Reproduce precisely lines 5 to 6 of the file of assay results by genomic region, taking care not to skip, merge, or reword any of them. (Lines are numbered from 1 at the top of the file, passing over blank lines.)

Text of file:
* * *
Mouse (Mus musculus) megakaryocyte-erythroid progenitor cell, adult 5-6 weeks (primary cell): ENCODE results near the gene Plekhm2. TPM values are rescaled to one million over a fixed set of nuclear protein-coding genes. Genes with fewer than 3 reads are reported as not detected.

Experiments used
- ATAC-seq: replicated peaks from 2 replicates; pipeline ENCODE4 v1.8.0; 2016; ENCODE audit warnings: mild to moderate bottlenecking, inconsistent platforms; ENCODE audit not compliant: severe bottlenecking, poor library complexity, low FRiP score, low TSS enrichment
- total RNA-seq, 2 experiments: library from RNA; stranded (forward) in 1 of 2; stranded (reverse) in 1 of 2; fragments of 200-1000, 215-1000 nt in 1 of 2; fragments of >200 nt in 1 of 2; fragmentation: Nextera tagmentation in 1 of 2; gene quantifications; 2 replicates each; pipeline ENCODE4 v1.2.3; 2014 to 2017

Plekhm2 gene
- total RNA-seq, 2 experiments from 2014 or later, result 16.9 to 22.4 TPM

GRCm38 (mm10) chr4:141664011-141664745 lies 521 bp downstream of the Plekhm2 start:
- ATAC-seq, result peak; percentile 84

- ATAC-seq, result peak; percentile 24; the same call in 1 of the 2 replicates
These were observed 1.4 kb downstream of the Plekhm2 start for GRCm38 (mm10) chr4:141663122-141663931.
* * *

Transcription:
Plekhm2 gene
- total RNA-seq, 2 experiments from 2014 or later, result 16.9 to 22.4 TPM